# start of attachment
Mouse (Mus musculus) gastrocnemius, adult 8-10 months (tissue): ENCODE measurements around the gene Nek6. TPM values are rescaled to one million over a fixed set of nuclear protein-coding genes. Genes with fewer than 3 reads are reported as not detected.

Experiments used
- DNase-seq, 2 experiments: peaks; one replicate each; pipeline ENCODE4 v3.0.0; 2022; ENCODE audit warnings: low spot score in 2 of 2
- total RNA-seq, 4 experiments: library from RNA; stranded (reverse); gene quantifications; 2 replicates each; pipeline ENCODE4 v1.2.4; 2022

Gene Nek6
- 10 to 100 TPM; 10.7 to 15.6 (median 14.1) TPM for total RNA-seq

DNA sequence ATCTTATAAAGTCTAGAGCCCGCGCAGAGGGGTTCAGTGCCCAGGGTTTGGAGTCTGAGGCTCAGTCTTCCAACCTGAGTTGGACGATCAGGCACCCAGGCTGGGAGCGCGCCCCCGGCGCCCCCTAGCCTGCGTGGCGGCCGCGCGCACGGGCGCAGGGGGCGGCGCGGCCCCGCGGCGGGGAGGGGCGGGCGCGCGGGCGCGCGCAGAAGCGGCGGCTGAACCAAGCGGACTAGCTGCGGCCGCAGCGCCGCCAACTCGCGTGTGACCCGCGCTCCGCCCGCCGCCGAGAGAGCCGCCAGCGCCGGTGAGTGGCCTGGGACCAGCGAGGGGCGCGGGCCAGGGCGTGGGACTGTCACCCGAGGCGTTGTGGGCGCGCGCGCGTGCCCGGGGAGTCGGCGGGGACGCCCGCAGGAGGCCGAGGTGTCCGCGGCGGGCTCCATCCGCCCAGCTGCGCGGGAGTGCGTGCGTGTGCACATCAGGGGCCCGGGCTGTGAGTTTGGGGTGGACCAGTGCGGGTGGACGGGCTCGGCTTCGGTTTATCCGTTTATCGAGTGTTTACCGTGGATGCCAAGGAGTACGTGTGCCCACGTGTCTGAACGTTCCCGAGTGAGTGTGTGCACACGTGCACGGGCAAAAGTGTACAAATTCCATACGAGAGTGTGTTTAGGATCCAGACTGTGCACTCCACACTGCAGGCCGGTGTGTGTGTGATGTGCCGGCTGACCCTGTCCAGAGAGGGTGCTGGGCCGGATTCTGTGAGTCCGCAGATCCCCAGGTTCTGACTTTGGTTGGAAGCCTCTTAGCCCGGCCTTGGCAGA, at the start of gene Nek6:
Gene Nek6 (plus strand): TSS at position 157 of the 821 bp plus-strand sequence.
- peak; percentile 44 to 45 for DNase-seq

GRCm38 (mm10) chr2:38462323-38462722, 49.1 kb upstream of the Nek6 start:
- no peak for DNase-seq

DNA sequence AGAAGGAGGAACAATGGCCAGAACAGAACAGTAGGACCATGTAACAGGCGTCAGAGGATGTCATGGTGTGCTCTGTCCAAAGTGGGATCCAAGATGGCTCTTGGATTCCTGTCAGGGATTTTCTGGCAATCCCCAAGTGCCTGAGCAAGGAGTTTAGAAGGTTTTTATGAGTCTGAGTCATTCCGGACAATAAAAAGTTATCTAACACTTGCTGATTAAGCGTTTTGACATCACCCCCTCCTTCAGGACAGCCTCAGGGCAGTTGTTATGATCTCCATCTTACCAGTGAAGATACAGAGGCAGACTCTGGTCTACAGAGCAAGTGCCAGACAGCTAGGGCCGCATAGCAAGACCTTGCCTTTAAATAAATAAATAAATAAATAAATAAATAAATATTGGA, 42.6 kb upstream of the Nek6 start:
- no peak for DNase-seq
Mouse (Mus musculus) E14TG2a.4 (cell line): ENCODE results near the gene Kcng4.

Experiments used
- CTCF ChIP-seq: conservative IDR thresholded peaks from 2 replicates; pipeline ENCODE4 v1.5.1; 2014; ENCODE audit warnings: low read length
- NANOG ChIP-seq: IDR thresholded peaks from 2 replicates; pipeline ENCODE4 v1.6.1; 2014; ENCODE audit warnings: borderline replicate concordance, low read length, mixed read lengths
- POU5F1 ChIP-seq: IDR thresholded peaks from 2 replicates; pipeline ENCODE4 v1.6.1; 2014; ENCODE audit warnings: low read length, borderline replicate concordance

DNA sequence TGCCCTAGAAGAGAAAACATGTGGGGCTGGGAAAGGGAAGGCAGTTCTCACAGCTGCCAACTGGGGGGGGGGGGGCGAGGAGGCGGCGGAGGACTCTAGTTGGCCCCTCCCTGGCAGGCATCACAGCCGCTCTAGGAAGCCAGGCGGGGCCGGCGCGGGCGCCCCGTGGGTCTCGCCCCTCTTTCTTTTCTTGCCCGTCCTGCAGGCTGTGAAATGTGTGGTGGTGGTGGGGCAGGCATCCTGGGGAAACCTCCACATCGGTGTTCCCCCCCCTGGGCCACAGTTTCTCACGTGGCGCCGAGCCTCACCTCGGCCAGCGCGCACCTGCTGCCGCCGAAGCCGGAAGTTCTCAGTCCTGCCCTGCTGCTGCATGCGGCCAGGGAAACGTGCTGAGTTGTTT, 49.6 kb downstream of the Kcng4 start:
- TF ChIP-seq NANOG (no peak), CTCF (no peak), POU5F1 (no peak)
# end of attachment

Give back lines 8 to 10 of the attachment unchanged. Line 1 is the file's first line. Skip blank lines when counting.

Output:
Gene Nek6 (plus strand): TSS at position 157 of the 821 bp plus-strand sequence.
- peak; percentile 44 to 45 for DNase-seq

GRCm38 (mm10) chr2:38462323-38462722, 49.1 kb upstream of the Nek6 start: